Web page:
In walked a young man with smooth sand-blonde hair that framed his pallid face in a sharp bowl cut. His hands were tucked in his grey hoodie and a fanny pack was fastened securely around the waist of his loose, frayed jeans. His steel blue eyes roamed the room, pausing momentarily on Pastor Pinckney's clean form. An uneasy tension clenched Rosie's stomach.
Once he sat down at the edge of a far pew, everyone but Rosie eventually turned back around.
"Rosie," whispered Ty into her ear. "Stop staring, it's rude."
Rosie muttered back, "Fine," and was about to turn around when the gaze of the foreign man caught hers. His lifeless orbs dug deep into hers and an eerie smile bent his lips. She felt the urge to throw up.
Rosie turned and never looked back once for the rest of the service.
After the sermon finished, everyone but members of the bible study group left the church. Rosie stayed because Grandma Sanders and Ty were members. She sat off at a table to the side and doodled onto the pieces of scrap paper she was given.
"All right folks," began Pastor Pinckney. "Today we will begin with Luke chapter nineteen verse one. As you can see here —"
"Sorry," interrupted a flat voice. Pastor Pinckney looked up from the opened Bible held in his hands. The same sandy blonde man from earlier stood in the shadows of a column behind the group. His angular face looked skeletal in the dark. "May I join your group for an evening?"
For a beat, Rosie held on to the hope that the Pastor would find some plausible reason to reject him. However, it was Rosie's grandma who spoke up.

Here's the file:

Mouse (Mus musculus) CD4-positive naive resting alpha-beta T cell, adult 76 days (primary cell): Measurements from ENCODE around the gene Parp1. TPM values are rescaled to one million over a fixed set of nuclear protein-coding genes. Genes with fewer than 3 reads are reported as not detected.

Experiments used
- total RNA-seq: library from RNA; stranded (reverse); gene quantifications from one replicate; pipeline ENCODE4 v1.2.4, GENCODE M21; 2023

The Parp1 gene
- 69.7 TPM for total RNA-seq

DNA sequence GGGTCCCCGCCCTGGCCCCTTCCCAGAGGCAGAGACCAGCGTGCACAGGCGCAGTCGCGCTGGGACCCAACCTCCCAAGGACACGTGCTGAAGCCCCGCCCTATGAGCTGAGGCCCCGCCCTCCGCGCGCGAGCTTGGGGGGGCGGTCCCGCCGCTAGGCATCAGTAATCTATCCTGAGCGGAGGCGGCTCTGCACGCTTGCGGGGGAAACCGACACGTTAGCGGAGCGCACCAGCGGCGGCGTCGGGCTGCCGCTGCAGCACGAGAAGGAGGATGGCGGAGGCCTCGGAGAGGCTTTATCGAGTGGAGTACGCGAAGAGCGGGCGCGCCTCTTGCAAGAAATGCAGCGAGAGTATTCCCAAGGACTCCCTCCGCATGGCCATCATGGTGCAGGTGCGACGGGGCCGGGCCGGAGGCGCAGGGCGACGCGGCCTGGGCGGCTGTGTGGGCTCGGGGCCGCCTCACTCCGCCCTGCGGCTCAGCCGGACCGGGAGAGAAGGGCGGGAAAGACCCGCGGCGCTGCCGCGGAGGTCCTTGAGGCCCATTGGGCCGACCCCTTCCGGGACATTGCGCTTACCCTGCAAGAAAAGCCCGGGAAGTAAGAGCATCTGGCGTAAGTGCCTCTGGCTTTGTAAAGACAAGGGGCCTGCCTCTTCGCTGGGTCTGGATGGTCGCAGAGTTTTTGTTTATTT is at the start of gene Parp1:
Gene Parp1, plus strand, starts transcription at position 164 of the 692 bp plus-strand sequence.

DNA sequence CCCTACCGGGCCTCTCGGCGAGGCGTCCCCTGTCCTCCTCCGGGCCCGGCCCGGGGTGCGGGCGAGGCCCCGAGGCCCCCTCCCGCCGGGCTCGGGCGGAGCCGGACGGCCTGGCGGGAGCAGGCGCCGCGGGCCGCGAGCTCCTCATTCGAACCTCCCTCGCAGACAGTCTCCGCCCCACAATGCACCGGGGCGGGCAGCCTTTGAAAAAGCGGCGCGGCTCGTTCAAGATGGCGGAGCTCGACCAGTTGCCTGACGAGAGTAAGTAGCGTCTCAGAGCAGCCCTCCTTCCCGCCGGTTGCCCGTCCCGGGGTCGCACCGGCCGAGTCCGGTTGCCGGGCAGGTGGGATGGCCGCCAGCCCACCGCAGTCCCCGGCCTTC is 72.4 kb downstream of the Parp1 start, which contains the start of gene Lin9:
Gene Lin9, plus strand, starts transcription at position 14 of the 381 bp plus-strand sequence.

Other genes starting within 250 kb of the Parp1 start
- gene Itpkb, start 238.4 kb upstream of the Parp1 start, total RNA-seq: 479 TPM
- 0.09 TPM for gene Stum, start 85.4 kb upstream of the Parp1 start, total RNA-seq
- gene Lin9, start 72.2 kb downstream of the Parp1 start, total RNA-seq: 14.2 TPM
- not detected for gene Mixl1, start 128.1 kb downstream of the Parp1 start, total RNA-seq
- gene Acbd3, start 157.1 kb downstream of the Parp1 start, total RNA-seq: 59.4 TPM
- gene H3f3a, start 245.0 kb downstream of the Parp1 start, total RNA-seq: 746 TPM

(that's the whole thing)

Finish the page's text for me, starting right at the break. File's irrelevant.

"That would be absolutely fine, honey." She grinned and the rest of the group shared their consent as well.
Nervously, Rosie watched the man saunter over to the circle of chairs. Old Susie Jackson scooted back and pulled a chair next to her before beckoning him over.
"Susie Jackson, how do you do," introduced Susie, offering a wrinkled hand and a smile.
"Dylann." His lips stretched in an odd attempt at a grin. The corners of his mouth tilted upwards, but not a single muscle near his eyes twitched. Dylann reached out a pasty hand to grasp Susie's. There were spots of red on his fingernails where he had bitten them down to the flesh. He then proceeded to shake the hands of every member of the congregation.
Rosie swiftly wiped her clammy hands against her cotton dress when she noticed Dylann approaching. Her hand rose automatically to meet his. A shiver raced up her spine when his sweat soaked-hand touched hers. She looked down at her scuffed Mary Janes. She needed to buy some new ones.